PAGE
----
Why is this stone streaking through the desert?

Why is this stone streaking through the desert?

Not much moves in California’s Death Valley, a seared landscape of sand dunes and dry mud subjected to daily extremes of heat and cold. But strange things are stirring in a lake bed called the Racetrack. Rocks that tumble to the valley floor have a habit of hiking across the cracked ground, some as far as 1,500 feet (457 m),leaving crooked trails during their travels. Stranger still, no one has actually witnessed the so-called sailing stones in motion. Scientists are certain what’s animating these inanimate objects. Studies have ruled out earthquakes and gravity (some rocks travel uphill). One theory holds that little donuts of ice form around the stones in the winter, making them float across the flat ground. Other scientists suspect that gusting wind moves the rocks after rains slicken the lake bed. Lorenz’s research team calculated that under certain winter conditions in Death Valley, enough water and ice could form to float the rocks across the muddy bottom of Racetrack Playa in a light breeze, leaving a trail in the mud as the rocks moved.

Coordinates of Death Valley:36.6813N 117.5627W

Located in a remote area of California’s Death Valley National Park, the heavy stones appear to move across the dried lake bed known as Racetrack Playa, leaving a trail behind them in the cracked mud.

The rocks’ apparent movement has been blamed on everything from space aliens and magnetic fields to pranksters. But no one has actually seen the rocks move, which only adds to the mystery.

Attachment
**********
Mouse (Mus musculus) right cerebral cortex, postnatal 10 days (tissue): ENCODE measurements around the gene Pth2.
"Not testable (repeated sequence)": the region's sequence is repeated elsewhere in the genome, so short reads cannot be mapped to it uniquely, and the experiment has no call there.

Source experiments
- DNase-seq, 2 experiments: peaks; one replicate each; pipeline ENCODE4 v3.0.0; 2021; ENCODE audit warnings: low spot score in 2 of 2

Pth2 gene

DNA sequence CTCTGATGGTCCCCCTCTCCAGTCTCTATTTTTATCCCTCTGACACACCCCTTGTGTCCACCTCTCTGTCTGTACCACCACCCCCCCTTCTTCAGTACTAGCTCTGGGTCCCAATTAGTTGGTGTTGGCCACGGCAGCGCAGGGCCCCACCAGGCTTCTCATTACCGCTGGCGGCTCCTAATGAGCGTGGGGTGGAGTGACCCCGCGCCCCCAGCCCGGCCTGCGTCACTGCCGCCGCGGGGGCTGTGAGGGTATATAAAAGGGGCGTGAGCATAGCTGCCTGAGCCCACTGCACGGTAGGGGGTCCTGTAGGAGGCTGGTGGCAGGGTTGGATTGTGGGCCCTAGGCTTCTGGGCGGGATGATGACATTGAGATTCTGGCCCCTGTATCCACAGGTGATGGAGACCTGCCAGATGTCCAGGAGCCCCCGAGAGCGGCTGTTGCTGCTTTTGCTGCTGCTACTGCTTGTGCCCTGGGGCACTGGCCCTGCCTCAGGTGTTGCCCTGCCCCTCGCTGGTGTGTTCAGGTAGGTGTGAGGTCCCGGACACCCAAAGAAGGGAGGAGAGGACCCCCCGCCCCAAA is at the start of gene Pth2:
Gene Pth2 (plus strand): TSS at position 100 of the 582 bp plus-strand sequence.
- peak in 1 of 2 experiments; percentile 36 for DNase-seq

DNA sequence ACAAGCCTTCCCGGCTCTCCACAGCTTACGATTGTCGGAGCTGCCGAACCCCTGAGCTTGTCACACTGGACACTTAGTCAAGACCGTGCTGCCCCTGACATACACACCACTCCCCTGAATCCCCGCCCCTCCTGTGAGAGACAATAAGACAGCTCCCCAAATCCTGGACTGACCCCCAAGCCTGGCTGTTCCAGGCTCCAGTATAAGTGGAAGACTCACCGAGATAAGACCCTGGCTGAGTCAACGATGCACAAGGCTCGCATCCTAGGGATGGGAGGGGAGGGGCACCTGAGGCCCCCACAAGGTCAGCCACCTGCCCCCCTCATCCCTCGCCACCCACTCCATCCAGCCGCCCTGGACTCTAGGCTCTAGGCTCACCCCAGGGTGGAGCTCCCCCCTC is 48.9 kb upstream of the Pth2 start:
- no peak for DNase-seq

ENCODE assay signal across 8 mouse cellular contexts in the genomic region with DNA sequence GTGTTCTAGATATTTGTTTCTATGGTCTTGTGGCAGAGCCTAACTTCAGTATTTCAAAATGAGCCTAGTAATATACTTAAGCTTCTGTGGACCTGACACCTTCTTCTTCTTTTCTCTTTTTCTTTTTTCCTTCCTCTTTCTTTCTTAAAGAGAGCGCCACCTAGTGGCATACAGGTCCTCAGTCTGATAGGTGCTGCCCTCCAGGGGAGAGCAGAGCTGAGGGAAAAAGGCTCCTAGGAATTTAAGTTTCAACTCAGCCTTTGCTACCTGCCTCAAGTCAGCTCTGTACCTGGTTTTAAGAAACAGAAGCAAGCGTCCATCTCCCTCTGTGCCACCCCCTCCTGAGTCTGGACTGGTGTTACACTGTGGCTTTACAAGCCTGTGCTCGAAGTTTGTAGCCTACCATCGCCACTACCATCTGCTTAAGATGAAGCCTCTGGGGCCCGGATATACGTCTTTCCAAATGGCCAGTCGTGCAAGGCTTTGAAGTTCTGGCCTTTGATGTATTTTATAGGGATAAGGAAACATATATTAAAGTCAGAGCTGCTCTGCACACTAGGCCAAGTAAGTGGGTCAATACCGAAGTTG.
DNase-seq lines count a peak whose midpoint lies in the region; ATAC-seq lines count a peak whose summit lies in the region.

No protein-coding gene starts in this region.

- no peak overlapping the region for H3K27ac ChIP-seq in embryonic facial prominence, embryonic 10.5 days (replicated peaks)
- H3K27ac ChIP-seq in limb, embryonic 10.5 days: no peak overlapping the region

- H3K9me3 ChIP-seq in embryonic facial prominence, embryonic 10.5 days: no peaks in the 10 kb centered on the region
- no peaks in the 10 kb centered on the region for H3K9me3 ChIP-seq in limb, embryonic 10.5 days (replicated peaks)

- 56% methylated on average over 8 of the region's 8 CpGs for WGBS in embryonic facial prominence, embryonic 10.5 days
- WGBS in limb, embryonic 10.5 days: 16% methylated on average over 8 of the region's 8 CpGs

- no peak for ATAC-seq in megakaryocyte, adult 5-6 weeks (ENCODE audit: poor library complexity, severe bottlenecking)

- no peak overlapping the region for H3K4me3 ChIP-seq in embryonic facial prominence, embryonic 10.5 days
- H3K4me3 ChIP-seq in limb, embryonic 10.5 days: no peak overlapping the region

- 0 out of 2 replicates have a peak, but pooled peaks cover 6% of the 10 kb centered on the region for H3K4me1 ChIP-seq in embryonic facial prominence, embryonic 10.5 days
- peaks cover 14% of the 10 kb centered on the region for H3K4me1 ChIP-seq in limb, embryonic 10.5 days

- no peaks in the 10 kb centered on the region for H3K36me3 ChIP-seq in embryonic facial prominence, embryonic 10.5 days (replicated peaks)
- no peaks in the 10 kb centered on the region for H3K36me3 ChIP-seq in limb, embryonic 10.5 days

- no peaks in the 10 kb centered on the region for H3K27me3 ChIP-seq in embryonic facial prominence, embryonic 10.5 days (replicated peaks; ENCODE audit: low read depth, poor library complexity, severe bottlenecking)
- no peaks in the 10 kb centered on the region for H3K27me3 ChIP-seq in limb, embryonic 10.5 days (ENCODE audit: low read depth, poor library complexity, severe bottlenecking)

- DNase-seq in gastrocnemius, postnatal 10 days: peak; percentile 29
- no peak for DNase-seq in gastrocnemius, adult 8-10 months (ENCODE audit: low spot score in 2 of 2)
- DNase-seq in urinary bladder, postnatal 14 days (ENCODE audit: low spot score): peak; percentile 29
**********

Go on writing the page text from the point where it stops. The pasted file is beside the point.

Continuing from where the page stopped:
Scientists have tried to solve the puzzle of the sailing stones for decades. Some researchers thought that dust devils might move the rocks, some of which weigh as much as 700 lbs. (318 kilograms).

Other researchers believed the strong winds that frequently whip across the vast lake bed could cause the rocks to slide across the ground. These and other theories were eventually disproved, leaving scientists without an explanation.

From outer space to Death Valley

In 2006, Ralph Lorenz, a NASA scientist investigating weather conditions on other planets, took an interest in Death Valley. Lorenz was particularly keen on comparing the meteorological conditions of Death Valley to those near Ontario Lacus, a vast hydrocarbon lake on Titan, a moon of Saturn.

But while investigating Death Valley, he became intrigued by the enigmatic sailing stones of Racetrack Playa.

Lorenz developed a kitchen-table model using an ordinary Tupperware container — to show how the rocks might glide across the surface of the lake bed.

“I took a small rock and put it in a piece of Tupperware, and filled it with water so there was an inch of water with a bit of the rock sticking out,” Lorenz told Smithsonian.com.

After putting the container in the freezer, Lorenz ended up with a small slab of ice with a rock embedded in it. By placing the ice-bound rock in a large tray of water with sand at the bottom, all he had to do was gently blow on the rock to get it to move across the water.

And as the ice-embedded rock moved, it scraped a trail in the sand at the tray’s bottom. Lorenz devised his clever experiment by researching how the buoyancy of ice can cause large rocks, when encased in ice, to move by floating along tidal beaches in the Arctic Ocean.

Nonetheless, some visitors to Death Valley seem to prefer more occult explanations for the sailing stones.

“People always ask, ‘What do you think causes them to move?’ But if you try to explain, they don’t always want to hear the answers,” van Valkenburg said. “People like a mystery they like an unanswered question.”

How Death Valley so dangerous?

Death Valley is a land of beautiful yet dangerous extremes. … Death Valley can be dangerously cold during the winter months. Storms in the mountains can produce sudden flooding on the floor of the Valley. The air temperature during the summer has been as high as fifty-seven degrees Celsius.

Not only can summertime temps reach dangerous highs, but nights can be cold enough to induce hypothermia. Many people choose to drive through Death Valley. However, the heat, which can approach 130 degrees Fahrenheit, can cause trouble for the car and, after overheating, trouble for its passengers.

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